Calix to Buy OSI

Acquisition gives Calix a path from BPON to GPON, while giving OSI a graceful exit

Phil Harvey, Editor-in-Chief

November 9, 2005

3 Min Read
Calix to Buy OSI

Calix Networks Inc. today announced its first acquisition, as the company said it is buying fiber access gear maker Optical Solutions Inc. (OSI) for an undisclosed sum. (See Calix Buys Op Solutions.)

The deal gives Calix an entry into the GPON (gigabit passive optical network) market -- and a stronger position in fiber access overall -- while giving OSI a graceful exit as a standalone company that had raised more than $122 million by May 2002, but hadn't announced any new funding since September 2003.

Calix CEO Carl Russo told Light Reading today that the transaction is an acquisition, and Calix will be the brand going forward. But he also said that the combined company, though based in Petaluma, Calif., would make an effort to keep the talent that Minneapolis-based OSI has amassed over the years. The combined company will employ around 300 people.

To date, Calix says it has shipped more than 1.2 million DSL, Ethernet, and other ports on more than 6,500 C7 platforms. The company says it has 190 service provider customers in North America. But it has only just begun taking on the fiber access market, and it hasn't made much noise about GPON.

"The Calix C7 was built from the start with ample bandwith to handle GPON," said Kevin Walsh, Calix's VP of marketing, in an October conversation with Light Reading. "But ADSL 2+ and BPON are both viable for our customers today."

Even with newish BPON (broadband PON) capabilities and no shipping GPON product, the Calix's C7 has made a big splash in the Tier 2 and Tier 3 multiservice access space. "Most of the C7's innovation is in the merging of the NGDLC (next generation digital loop carrier) and the extensive transport capability," according to the latest Heavy Reading report on multiservice access platforms. (See HR: FCC Spurs MSAP.)

Calix, after winning a key deal with Sprint Corp. (NYSE: FON), had started to develop some GPON capabilities and had even approached OSI to do a joint development deal because it found the development process tough -- and the customer demand heavy. (See Nortel, Calix Get Access at Sprint.) "While everybody talks about fiber to the prem as just a commodity sort of thing, it's actually not trivial," says Russo. "And when you go and talk to customers about what they deploy, they'll tell you OSI and the reason is because it works."

OSI began shipping its central office GPON device -- the FiberPath 590 OLT+ -- in June. But the company has been concentrating on fiber access since it was founded in 1994, quite a bit longer than most players in the space today. (See Optical Solutions Ships GPON Platform.)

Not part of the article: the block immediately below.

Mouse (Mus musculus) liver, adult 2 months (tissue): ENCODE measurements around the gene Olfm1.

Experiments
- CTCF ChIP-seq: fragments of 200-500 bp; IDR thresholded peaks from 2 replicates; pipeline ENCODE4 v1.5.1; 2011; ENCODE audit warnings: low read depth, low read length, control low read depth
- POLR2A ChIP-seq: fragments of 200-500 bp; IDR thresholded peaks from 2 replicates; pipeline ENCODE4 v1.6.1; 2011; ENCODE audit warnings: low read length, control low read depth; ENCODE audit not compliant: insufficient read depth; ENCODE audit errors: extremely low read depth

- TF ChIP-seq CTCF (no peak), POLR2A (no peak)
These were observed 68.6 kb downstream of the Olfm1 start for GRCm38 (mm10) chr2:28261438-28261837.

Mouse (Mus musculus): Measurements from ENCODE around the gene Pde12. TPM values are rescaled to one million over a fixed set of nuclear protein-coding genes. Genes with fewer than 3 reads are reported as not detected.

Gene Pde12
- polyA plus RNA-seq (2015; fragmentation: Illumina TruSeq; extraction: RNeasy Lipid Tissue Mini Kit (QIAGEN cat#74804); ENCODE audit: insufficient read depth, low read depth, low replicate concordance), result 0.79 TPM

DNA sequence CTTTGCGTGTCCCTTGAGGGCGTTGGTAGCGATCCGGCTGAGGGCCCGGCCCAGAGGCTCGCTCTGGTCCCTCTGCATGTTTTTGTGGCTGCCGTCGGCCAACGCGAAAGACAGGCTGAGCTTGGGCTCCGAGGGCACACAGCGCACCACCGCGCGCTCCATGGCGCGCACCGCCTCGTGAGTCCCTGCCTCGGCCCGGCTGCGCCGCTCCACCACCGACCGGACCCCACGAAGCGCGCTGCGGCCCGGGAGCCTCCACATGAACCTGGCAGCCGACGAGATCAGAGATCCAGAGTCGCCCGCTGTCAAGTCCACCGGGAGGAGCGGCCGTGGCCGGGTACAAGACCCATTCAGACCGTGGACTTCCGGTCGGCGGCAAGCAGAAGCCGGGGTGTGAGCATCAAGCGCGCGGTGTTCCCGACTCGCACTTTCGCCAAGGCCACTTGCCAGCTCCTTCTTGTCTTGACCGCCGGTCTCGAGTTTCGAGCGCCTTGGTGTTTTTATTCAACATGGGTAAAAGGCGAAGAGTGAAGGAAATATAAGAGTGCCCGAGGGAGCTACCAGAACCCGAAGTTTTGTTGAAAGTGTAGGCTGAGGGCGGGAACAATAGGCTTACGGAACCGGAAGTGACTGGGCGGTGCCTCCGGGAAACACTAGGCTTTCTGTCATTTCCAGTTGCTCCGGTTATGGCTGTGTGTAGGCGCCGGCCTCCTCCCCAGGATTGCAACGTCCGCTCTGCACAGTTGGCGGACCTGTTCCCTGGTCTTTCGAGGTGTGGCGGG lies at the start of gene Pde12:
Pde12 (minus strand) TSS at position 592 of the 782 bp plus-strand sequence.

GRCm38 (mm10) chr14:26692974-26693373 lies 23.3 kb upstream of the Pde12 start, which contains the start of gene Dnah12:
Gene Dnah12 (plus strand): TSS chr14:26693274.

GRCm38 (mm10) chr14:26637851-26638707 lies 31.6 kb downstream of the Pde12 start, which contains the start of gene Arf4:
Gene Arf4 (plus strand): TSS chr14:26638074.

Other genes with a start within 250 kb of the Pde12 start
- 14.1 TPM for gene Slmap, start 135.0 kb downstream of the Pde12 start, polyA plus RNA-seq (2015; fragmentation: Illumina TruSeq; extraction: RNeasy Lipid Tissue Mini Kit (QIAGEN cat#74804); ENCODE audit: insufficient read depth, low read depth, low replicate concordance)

And, while fiber access networks are just catching on in a lot of places, OSI says it already has more than 140 customers serving "close to" 100,000 FTTP subscribers, an average of just a little more than 700 FTTP customers per network served.

Combined Calix and OSI say they'll have more than 70 IPTV deployments working right now -- though not all are live with customers -- and more than 300 total service provider customers, about 175 of which are doing fiber access deployments. Amazingly, the two companies only have about 17 overlapping customers, one of which is Sprint, Russo says.

Russo says Calix will continue to support OSI's products and there will be joint development for the C7 as well, including a GPON blade that will ship sometime in mid 2006.

Finally, though a major GPON-related carrier RFP is slated to drop this week from the nation's three largest phone companies, Russo says that's not what is causing Calix and OSI to combine -- but he does note that Calix will be "better positioned because of it."

— Phil Harvey, News Editor, Light Reading

About the Author(s)

Phil Harvey

Editor-in-Chief, Light Reading

Phil Harvey has been a Light Reading writer and editor for more than 18 years combined. He began his second tour as the site's chief editor in April 2020.

His interest in speed and scale means he often covers optical networking and the foundational technologies powering the modern Internet.

Harvey covered networking, Internet infrastructure and dot-com mania in the late 90s for Silicon Valley magazines like UPSIDE and Red Herring before joining Light Reading (for the first time) in late 2000.

After moving to the Republic of Texas, Harvey spent eight years as a contributing tech writer for D CEO magazine, producing columns about tech advances in everything from supercomputing to cellphone recycling.

Harvey is an avid photographer and camera collector – if you accept that compulsive shopping and "collecting" are the same.

Subscribe and receive the latest news from the industry.
Join 62,000+ members. Yes it's completely free.

You May Also Like